Vancouver’s Oldest Neighbourhood Is Alive with Spirits from the Past

Sometime around midnight, a woman glides from the closed elevator doors into the Landing lobby. She wears a long white dress and appears not to notice the night guard at his desk. Outside, it’s a chilly autumn night and rain pelts the floor-to-ceiling lunette window, mimicking the tears running down the woman’s face. She drifts toward the glass, the lights of Coal Harbour and the North Shore beyond blurring together in an indistinct neon tapestry. She stares straight ahead, not turning to acknowledge the night guard’s call. He tries to approach her, but she disappears, leaving a puddle of tears where she stood.

The Lady in White is infamous among the men working the graveyard guard shift at the Landing, once a warehouse for supplies during the gold rush but now a multi-tenant commercial building. She only shows herself to men and only on cold rainy nights. One security guard reported feeling frozen in place when he tried to reach her and said her weeping escalated into hysteria until she suddenly vanished.

Some say the term graveyard shift originates from cemetery attendants listening at night for the sound of bells from the coffins of those buried alive, others that it comes from the deathly silence or the likelihood of late-night accidents. Regardless, the graveyard shift is still marked with the same strained apprehension. Just ask any security guard or janitor who walks empty halls in the witching hours, especially in Gastown, Vancouver’s oldest developed area, which has survived fire, pandemics, and tragic accidents—even when its residents didn’t.

“There’s fertile haunting ground wherever you have tragedy,” says Lydia Williams, owner of Ghostly Vancouver Tours and an expert on Gastown’s ghosts. “It all adds not only to the lore of an area but to the unrest of spirits.” One particular block, between Waterfront Station and the Old Spaghetti Factory, is home to at least a dozen ghosts who have been spotted by night workers and patrons and whose stories both delight and unnerve.

The Lady in White’s visits are not only legend but have also left a permanent mark on the Landing, warping the floor where her tears fall. Maintenance crews have investigated non-paranormal explanations for the warp but found nothing. The theory is that the Lady in White is looking out to sea mourning a lost sailor, but Williams has other ideas. “Is she crying over Hub Clark? That’s always my theory because it’s a perfect view of the rail yard too,” she suggests.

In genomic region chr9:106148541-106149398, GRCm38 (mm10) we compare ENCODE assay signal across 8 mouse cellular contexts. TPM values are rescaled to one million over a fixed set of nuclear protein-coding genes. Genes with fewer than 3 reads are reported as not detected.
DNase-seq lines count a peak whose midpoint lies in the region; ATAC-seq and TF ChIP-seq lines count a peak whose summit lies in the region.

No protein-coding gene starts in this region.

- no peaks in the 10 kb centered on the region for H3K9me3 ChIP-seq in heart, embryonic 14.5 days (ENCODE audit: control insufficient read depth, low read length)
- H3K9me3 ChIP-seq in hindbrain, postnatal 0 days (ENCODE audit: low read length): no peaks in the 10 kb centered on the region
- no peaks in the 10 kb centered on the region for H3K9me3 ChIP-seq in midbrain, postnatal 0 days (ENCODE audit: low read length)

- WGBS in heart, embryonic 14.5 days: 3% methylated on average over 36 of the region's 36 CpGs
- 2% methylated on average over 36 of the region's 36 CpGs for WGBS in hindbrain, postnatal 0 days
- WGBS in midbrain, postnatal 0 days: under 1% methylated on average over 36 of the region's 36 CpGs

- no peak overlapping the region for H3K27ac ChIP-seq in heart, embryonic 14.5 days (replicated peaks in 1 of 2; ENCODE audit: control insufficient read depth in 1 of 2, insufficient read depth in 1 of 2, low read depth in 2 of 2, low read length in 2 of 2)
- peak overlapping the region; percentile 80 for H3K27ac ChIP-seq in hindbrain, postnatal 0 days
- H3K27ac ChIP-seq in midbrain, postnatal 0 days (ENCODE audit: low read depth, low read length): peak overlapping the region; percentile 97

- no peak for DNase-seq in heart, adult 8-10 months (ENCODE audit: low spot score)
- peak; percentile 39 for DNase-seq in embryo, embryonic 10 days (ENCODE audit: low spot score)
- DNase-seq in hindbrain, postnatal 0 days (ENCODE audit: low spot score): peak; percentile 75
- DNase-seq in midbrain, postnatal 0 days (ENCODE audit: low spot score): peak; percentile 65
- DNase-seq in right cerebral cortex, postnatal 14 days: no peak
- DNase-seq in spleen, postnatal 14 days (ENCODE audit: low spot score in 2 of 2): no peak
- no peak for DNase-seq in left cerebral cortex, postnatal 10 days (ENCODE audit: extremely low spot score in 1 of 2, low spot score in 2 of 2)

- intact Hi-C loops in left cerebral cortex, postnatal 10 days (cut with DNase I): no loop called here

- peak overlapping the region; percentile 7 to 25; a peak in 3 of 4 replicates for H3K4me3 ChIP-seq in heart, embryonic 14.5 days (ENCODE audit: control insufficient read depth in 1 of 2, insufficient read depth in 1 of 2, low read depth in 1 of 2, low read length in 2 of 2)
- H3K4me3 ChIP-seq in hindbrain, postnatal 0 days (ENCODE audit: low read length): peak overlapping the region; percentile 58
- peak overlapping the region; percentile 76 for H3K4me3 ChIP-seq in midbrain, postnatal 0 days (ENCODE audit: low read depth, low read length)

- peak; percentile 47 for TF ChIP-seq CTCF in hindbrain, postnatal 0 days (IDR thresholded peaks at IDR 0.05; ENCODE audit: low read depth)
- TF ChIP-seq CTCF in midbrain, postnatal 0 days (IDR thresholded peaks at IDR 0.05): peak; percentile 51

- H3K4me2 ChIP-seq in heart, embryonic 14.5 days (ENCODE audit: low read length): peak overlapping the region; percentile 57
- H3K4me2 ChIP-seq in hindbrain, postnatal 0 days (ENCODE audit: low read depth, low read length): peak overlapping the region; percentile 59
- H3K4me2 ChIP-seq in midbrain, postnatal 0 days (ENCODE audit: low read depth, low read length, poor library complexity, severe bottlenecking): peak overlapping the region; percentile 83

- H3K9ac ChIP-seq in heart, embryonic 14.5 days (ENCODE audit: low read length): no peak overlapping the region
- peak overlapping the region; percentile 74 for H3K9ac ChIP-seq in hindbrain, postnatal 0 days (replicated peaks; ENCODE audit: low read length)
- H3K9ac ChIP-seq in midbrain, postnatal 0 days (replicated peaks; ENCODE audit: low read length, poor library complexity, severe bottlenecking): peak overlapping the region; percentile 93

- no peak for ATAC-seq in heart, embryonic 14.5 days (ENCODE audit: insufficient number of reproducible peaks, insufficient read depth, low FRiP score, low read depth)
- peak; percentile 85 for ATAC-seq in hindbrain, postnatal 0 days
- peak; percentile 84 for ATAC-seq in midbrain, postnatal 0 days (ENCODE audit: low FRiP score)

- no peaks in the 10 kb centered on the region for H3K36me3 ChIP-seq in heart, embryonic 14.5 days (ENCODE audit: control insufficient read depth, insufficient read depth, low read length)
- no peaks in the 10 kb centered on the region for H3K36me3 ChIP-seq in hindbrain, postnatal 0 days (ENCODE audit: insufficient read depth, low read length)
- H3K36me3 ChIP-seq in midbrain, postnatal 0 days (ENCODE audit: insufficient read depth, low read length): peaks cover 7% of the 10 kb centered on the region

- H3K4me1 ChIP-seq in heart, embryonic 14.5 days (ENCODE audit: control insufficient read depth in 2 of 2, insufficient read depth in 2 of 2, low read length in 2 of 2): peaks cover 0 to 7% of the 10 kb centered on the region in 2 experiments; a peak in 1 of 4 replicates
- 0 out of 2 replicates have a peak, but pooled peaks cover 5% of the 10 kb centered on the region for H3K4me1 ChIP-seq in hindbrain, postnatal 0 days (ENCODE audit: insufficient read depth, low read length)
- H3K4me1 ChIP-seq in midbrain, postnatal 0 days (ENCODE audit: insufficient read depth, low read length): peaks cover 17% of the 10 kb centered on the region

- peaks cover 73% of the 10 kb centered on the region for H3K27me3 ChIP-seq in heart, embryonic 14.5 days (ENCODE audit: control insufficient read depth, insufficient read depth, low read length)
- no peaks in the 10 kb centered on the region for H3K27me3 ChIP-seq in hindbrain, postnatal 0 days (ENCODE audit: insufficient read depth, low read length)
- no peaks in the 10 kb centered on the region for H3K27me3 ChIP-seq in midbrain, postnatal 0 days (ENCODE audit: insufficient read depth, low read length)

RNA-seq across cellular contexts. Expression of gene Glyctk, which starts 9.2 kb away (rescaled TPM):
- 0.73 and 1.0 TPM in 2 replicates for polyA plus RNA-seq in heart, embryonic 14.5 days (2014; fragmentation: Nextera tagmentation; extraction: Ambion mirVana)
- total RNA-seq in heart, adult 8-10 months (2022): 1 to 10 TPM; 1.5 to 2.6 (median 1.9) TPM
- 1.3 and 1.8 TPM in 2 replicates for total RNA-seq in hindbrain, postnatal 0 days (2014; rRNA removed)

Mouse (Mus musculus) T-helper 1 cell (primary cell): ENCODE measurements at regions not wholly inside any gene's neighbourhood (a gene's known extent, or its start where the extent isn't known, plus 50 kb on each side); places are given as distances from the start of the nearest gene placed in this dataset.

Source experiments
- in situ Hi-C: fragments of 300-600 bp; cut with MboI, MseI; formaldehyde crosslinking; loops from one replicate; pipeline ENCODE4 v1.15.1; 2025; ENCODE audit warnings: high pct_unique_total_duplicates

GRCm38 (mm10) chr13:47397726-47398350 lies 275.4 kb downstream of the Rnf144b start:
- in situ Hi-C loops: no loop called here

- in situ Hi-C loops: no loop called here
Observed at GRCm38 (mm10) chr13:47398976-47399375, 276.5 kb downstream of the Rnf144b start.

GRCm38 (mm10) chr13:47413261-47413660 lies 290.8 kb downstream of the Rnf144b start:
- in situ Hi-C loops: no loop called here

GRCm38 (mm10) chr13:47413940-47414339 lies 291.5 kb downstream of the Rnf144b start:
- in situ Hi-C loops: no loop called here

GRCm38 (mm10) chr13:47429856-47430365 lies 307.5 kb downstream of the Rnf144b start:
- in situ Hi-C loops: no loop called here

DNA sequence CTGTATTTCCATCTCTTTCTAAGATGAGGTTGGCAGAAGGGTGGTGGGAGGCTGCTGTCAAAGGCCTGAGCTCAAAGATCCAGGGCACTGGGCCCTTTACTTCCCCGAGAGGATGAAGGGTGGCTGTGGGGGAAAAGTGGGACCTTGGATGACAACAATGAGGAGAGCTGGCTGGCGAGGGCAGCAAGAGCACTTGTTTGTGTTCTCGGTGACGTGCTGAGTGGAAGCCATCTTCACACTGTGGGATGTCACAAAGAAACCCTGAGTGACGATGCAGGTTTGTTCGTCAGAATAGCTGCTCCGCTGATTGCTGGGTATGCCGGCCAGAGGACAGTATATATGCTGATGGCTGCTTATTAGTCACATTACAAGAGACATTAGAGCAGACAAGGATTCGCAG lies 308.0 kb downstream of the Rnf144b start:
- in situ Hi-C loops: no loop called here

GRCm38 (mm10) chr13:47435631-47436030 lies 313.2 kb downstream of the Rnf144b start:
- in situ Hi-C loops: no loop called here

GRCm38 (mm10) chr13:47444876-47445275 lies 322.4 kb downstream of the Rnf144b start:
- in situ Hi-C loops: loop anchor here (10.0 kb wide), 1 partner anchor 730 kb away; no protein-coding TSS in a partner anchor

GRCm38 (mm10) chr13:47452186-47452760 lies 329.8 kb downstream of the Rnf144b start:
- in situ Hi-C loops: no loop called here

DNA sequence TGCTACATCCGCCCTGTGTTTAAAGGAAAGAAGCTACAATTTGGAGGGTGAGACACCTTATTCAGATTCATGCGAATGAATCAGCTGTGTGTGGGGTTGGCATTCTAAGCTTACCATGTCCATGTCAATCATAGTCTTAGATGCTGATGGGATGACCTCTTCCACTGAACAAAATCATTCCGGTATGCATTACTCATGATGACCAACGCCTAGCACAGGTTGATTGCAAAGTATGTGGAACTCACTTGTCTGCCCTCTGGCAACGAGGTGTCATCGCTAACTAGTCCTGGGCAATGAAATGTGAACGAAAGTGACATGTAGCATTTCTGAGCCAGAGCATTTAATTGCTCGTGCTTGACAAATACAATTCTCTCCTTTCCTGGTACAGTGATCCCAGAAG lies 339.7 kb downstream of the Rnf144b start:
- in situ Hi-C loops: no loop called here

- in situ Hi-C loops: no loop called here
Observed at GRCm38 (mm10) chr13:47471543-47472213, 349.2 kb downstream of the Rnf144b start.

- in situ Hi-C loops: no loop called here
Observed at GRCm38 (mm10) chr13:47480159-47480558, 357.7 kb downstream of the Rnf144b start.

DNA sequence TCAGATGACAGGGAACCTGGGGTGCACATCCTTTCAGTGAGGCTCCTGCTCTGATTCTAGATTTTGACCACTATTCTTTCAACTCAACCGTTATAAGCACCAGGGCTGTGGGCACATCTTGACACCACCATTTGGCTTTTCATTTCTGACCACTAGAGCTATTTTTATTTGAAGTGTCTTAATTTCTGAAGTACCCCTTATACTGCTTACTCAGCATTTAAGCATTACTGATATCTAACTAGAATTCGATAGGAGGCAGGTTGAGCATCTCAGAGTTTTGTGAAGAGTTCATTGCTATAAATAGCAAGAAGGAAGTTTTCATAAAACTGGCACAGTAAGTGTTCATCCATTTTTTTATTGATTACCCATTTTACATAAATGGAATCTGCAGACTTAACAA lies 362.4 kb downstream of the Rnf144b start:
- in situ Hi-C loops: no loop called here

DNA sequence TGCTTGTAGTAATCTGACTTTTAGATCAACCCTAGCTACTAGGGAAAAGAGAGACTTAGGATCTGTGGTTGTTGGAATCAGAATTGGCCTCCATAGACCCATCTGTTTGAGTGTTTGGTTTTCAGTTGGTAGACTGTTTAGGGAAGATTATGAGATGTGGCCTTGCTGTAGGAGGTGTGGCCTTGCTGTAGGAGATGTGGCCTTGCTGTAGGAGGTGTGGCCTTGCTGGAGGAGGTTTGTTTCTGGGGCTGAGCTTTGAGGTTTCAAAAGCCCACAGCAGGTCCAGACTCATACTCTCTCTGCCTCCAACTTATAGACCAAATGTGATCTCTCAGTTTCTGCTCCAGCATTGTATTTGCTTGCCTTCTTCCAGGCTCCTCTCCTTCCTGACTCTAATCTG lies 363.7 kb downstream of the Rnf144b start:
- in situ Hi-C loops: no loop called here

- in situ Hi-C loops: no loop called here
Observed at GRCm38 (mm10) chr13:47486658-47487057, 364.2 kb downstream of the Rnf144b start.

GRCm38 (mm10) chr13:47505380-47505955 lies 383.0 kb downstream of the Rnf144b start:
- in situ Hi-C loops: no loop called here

Hub Clark is perhaps Vancouver’s most legitimized ghost. Both Canada Post and the Royal Canadian Mint have included him in special collections honouring Canada’s most famous hauntings. The story of Hub Clark is simple and tragic: he was an unlucky brakeman in 1928 who slipped on the wet tracks one night and was knocked unconscious then beheaded by an oncoming train. In the years since, people have reported sightings of a flickering lantern floating in the distance and even a headless man carrying the light up and down the tracks.

A woman in a flapper dress has been spotted swaying to ghostly jazz music in the hall of Waterfront Station before disappearing into the ether.

Williams claims that “a haunting is built on attachments.” According to her, much ghostly activity is just a replay of residual moments trapped in the stones of a place. For instance, a women in a flapper dress has been spotted swaying to ghostly jazz music in the hall of Waterfront Station before disappearing into the ether.

But the station’s darkest story tells of the portrait of a ghost that lives in the basement, two storeys beneath the feet of unwitting commuters. After meeting the spirit of an old woman down there, a security guard was wracked with nightmares. Her visage haunted him in mirrors and windows until, though by no means an artist, he was compelled to paint her portrait in the dead of night. He brought the painting to work and hung it in the basement, after which his nightmares ceased. A custodian moved her to a different building because of electrical anomalies such as cellphone interference, power outages, and noises, but he was forced to return it when he too became haunted by nightmares. Now, new security guards are brought down to meet the lady as part of their onboarding.

Few civilians have ever seen the ghostly portrait, but Williams has a photo of it on her phone. The lady’s eyes and mouth are Xed over with yellow spray paint, creating violent gash-like absences where her expression and personality should be. It’s almost as if someone were trying to close off her essence to prevent her escape.

A good ghost story works its way inside the listener, into our nerves and imaginations or, for the workers of Waterfront Station, into our very nightmares. Things appear different in the darkness; spectres of our fears, our tragedies take shape and can leave behind remnants that last into daylight. Like ghostly tears warping a floor, our minds bend and twist as we try to make sense of the things that haunt us.

Read more from our Autumn 2021 issue.

Post Date:

October 29, 2021